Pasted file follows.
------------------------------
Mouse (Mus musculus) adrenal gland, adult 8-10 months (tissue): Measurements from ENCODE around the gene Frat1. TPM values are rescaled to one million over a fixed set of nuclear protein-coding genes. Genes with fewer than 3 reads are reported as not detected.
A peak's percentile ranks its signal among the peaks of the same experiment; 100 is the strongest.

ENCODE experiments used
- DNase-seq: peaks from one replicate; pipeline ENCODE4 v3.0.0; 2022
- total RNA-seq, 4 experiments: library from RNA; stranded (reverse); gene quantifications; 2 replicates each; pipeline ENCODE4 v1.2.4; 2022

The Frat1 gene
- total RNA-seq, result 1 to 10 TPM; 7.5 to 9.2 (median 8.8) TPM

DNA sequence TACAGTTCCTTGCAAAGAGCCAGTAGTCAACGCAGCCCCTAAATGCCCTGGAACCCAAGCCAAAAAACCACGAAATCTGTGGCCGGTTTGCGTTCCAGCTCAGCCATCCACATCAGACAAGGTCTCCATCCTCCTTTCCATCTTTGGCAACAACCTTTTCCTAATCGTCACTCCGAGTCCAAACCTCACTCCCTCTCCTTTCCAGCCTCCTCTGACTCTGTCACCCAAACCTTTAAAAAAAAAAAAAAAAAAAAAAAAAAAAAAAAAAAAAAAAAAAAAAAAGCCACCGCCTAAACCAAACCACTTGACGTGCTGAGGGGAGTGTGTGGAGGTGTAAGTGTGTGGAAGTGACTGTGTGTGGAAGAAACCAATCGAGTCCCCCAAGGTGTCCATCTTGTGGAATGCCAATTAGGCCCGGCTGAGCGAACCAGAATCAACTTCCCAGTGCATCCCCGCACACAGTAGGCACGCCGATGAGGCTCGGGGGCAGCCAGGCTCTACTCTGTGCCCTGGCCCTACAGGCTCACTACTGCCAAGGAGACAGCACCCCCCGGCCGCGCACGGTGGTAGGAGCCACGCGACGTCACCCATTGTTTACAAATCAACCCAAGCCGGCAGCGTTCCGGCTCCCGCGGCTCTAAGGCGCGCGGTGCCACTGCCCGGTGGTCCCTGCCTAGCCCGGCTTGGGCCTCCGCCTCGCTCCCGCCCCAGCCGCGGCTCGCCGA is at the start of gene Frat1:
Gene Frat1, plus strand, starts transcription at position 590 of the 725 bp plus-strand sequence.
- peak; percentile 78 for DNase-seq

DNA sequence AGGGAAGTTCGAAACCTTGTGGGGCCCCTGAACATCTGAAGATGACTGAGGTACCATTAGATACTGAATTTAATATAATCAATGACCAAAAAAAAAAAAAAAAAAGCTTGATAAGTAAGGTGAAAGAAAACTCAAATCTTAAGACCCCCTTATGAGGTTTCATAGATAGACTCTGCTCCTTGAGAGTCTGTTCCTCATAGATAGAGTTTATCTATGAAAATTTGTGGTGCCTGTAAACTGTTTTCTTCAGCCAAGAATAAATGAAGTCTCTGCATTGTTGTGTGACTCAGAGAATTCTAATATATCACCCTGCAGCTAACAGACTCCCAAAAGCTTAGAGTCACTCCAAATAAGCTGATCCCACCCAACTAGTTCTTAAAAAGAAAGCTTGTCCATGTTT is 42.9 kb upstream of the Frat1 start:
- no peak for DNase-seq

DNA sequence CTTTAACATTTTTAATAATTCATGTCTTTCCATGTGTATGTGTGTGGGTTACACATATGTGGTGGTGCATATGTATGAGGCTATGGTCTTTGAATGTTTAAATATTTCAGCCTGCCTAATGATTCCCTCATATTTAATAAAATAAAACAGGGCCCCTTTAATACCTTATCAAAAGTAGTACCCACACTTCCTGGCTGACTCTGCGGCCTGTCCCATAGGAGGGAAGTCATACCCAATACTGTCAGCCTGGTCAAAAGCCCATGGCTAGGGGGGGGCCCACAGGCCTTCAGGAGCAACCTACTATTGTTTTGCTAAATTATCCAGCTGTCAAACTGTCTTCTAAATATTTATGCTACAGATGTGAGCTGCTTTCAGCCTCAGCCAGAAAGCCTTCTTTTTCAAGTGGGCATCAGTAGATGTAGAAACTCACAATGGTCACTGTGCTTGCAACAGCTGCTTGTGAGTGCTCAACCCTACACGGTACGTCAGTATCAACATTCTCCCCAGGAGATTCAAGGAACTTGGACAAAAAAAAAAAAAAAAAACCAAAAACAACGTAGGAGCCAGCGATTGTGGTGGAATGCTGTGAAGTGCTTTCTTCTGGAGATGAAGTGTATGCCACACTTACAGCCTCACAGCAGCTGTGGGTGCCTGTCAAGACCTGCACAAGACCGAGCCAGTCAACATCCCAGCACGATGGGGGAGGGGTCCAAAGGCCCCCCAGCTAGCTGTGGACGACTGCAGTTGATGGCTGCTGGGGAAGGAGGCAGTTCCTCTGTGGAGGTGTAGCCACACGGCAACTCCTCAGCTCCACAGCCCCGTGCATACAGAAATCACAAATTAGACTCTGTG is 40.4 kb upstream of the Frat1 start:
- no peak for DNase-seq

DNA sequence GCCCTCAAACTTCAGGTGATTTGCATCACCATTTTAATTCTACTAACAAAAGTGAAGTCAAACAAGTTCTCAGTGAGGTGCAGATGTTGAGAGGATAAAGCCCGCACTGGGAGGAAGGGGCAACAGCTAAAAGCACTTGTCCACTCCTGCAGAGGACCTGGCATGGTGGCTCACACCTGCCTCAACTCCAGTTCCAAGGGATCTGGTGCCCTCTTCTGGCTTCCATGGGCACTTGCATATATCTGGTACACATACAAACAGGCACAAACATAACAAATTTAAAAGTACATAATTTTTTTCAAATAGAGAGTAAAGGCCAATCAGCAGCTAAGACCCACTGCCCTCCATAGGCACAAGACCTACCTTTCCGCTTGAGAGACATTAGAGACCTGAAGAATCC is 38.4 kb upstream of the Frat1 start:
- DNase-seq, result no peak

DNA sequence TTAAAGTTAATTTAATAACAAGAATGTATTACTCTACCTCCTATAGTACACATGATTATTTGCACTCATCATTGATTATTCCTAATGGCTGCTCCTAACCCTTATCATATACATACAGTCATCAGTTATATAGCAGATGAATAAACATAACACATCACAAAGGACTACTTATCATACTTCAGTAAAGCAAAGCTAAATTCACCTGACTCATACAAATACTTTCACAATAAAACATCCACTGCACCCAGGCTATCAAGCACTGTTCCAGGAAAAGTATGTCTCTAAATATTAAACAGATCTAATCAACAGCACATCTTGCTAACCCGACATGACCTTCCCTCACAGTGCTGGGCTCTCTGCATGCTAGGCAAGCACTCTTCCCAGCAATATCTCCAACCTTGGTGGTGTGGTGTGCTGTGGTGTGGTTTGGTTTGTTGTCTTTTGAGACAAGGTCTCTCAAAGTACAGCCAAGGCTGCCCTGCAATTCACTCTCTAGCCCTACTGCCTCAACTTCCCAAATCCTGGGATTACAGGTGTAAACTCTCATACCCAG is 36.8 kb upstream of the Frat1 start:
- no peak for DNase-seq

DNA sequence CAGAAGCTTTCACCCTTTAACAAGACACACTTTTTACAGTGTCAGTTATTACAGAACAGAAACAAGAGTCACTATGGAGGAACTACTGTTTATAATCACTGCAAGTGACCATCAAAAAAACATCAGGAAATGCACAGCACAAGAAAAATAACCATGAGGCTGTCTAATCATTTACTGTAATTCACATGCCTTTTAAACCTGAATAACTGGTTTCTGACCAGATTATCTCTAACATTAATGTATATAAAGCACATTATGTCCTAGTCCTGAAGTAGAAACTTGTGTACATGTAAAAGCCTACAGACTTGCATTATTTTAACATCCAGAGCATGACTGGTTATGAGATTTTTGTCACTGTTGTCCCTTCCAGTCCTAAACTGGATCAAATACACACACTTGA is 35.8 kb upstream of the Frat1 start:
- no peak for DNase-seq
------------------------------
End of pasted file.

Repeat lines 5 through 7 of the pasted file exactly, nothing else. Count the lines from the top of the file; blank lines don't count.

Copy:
- total RNA-seq, 4 experiments: library from RNA; stranded (reverse); gene quantifications; 2 replicates each; pipeline ENCODE4 v1.2.4; 2022

The Frat1 gene
- total RNA-seq, result 1 to 10 TPM; 7.5 to 9.2 (median 8.8) TPM